R.I.P. Jack Burns, the man who replaced Barney on The Andy Griffith Show

The comedian began as George Carlin's partner and later voiced a famous crash test dummy.

Barney Fife may have weighed, oh, about 120 pounds soaking wet, but the Mayberry deputy left behind a massive uniform to fill. After five hit seasons on The Andy Griffith Show, and a few Emmy awards, Don Knotts decided to nip it in the bud and leave the sitcom. The comedic actor pursued a career on the big screen.

His Barney Fife character would return to Mayberry here and there in later seasons, earning him a couple of fresh Emmy trophies, but the series was never really the same without him. That was not all due to his departure. Jim Nabors was gone by that point, too, heading his own spin-off, Gomer Pyle, U.S.M.C. But the biggest change to The Andy Griffith Show beginning in season six was color. Mayberry went from a quaint black-and-white hamlet to a vibrant, rainbow-colored town.

Often overlooked in all this change — intentionally, in some cases — is Deputy Warren Ferguson.

Introduced at the start of season six, Ferguson came to Mayberry as Andy's new deputy. He was the nephew of Floyd the barber, though he stuck out in rural North Carolina like a sore thumb. You see, Warren was a city slicker from Boston.

Playing the role — complete with a haaahd Boston accent — was Jack Burns. A true Boston native, Burns got his start in Chicago, as part of the esteemed Second City comedy troupe. Andy was his first big role, but audiences might have already been familiar with Burns through his stage work. He'd cut a popular comedy record (more on that later) and popped up on talk shows.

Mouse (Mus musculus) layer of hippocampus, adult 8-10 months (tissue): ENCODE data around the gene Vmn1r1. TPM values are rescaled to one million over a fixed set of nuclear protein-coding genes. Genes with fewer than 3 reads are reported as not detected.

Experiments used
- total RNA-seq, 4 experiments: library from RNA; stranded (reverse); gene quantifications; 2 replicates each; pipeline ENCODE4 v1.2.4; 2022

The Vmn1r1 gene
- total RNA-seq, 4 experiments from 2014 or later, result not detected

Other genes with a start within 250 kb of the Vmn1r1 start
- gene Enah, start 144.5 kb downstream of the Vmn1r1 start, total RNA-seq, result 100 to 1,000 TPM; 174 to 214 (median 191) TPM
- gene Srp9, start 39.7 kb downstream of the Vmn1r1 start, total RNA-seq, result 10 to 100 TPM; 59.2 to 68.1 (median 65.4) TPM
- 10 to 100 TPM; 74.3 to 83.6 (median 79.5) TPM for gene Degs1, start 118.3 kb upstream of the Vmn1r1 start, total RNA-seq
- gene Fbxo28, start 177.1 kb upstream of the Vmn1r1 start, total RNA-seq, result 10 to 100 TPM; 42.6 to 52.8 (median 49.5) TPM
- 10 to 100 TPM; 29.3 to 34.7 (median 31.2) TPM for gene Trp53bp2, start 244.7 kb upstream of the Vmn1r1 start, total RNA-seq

Despite his pedigree, Burns lasted a mere 11 episodes on The Andy Griffith Show

Burns started out in a duo with George Carlin. They first met working at a radio station in Fort Worth, Texas, in 1959. A year later, the twosome recorded an album, Burns and Carlin at the Playboy Club Tonight, which was not released until 1963. Oh, and it was not recorded at the Playboy Club, rather in a joint called Cosmo Alley. But that's just a small taste of the sly humor Burns would ply throughout his career.

By the time …at the Playboy Club Tonight was released, Burns and Carlin had amicably split to pursue separate careers. Carlin began his climb as a solo act, while Burns paired with another comedic mind, Avery Schreiber, a shaggy physical force most Boomers might remember from Doritos commercials. The two sharpened their routines on the stage at Second City in Chicago. A decade later, after numerous guest spots on variety shows, the two earned their own series, The Burns and Schreiber Comedy Hour, which aired in the summer of 1973.

By 1977, Burns had transitioned to more of a behind-the-camera career. Notably, he landed a gig as the head writer and producer on the first season of The Muppets. He then co-wrote The Muppet Movie with Jerry Juhl, who would take over the reins as head writer on The Muppet Show.

Burns contributed his pen to the corn-pone humor of Hee Haw, as well. This just goes to show that he could have done the rural comedy of Andy Griffith, given the chance.

Years later, Burns voiced Vince, a crash test dummy in public service announcements for the U.S. Department of Transportation. The TV ads reminded audiences, "You could learn a lot from a dummy."

Burns passed away on January 27, 2020, according to The Hollywood Reporter. The actor, writer and comedian was 86.


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EmBee 3 months ago
How could you leave out Fridays?
Mike 9 months ago
Addenda:
In addition to writing for Hee-Haw! (and helping create the format), Jack Burns occasionally appeared on-camera with George Lindsey.